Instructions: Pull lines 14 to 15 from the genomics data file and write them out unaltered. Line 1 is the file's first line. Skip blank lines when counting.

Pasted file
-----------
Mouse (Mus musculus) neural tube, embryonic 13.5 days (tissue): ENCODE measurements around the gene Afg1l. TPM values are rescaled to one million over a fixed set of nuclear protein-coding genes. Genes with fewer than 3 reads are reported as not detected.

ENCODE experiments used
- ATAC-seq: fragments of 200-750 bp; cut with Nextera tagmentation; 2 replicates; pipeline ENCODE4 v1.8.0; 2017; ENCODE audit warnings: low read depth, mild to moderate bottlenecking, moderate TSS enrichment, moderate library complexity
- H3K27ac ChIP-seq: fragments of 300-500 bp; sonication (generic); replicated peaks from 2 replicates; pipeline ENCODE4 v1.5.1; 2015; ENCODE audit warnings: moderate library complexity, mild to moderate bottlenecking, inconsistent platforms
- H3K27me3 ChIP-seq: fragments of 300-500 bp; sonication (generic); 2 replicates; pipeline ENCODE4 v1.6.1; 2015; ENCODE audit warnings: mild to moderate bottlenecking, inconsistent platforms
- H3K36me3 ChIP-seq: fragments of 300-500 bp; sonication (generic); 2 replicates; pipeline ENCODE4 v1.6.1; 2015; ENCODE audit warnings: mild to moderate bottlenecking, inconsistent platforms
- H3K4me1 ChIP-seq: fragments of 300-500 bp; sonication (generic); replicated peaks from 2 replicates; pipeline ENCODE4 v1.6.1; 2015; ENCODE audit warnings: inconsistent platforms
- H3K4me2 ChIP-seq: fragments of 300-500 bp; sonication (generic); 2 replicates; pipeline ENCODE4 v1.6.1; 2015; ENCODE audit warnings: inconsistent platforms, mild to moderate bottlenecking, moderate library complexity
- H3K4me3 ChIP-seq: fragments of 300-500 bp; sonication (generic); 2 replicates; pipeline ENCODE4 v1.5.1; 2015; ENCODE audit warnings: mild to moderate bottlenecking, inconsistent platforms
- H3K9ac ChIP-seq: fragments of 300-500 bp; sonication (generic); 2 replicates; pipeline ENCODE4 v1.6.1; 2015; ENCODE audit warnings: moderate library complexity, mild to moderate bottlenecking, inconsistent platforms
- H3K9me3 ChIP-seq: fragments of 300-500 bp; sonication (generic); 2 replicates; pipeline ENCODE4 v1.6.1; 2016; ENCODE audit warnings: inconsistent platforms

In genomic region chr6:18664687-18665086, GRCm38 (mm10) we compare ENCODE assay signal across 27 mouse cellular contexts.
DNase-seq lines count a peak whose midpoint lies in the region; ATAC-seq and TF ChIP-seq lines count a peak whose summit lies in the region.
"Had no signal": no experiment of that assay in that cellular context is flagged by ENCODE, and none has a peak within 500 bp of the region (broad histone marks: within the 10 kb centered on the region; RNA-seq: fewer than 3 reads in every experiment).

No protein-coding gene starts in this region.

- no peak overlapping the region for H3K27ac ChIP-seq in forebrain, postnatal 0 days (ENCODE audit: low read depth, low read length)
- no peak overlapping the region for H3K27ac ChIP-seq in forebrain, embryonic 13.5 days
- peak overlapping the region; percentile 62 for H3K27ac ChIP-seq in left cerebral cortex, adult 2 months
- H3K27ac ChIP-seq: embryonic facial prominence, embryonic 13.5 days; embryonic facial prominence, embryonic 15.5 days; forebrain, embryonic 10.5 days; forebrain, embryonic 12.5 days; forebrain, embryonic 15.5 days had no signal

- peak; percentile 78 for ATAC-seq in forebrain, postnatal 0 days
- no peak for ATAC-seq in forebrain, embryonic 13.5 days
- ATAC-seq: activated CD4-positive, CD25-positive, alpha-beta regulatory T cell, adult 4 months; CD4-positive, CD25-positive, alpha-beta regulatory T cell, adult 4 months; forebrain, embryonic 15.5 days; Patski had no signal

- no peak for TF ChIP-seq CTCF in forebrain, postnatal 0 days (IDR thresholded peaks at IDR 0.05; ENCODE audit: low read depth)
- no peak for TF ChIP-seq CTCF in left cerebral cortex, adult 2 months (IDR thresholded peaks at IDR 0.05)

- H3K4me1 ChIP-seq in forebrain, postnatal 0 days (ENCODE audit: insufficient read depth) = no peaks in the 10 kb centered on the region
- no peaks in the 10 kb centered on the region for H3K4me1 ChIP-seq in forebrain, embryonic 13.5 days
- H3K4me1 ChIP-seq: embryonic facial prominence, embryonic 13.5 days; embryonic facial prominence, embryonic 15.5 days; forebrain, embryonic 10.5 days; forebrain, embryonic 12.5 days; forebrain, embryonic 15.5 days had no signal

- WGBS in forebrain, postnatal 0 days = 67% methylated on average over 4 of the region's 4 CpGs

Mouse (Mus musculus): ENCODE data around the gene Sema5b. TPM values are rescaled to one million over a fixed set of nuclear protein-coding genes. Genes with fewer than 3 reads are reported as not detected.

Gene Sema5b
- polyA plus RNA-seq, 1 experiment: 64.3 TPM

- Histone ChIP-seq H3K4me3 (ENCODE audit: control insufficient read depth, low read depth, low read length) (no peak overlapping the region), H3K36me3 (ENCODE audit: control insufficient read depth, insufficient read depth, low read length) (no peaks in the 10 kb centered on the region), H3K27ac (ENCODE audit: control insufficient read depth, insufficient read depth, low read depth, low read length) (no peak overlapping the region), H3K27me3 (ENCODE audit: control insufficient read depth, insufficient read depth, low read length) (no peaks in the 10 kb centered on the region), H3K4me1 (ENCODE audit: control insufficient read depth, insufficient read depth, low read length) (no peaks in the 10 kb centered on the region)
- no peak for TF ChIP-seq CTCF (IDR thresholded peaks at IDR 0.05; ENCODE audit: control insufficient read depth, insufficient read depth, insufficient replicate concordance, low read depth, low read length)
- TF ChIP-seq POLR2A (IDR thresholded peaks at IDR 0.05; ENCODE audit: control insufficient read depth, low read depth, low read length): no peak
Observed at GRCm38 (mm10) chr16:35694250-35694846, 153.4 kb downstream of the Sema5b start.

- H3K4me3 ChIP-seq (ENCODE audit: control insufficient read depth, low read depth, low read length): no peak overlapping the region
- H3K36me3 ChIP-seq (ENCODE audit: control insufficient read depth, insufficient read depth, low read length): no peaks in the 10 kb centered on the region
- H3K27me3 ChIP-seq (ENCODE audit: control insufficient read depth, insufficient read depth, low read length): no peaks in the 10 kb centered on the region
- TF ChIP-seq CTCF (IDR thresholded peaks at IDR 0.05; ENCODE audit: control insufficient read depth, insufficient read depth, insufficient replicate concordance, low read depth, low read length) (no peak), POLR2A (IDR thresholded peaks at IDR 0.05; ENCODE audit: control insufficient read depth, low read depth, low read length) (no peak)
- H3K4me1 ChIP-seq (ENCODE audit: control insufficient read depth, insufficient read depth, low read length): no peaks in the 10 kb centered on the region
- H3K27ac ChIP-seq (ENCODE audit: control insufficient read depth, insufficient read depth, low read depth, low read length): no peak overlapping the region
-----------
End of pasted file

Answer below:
"Had no signal": no experiment of that assay in that cellular context is flagged by ENCODE, and none has a peak within 500 bp of the region (broad histone marks: within the 10 kb centered on the region; RNA-seq: fewer than 3 reads in every experiment).

No protein-coding gene starts in this region.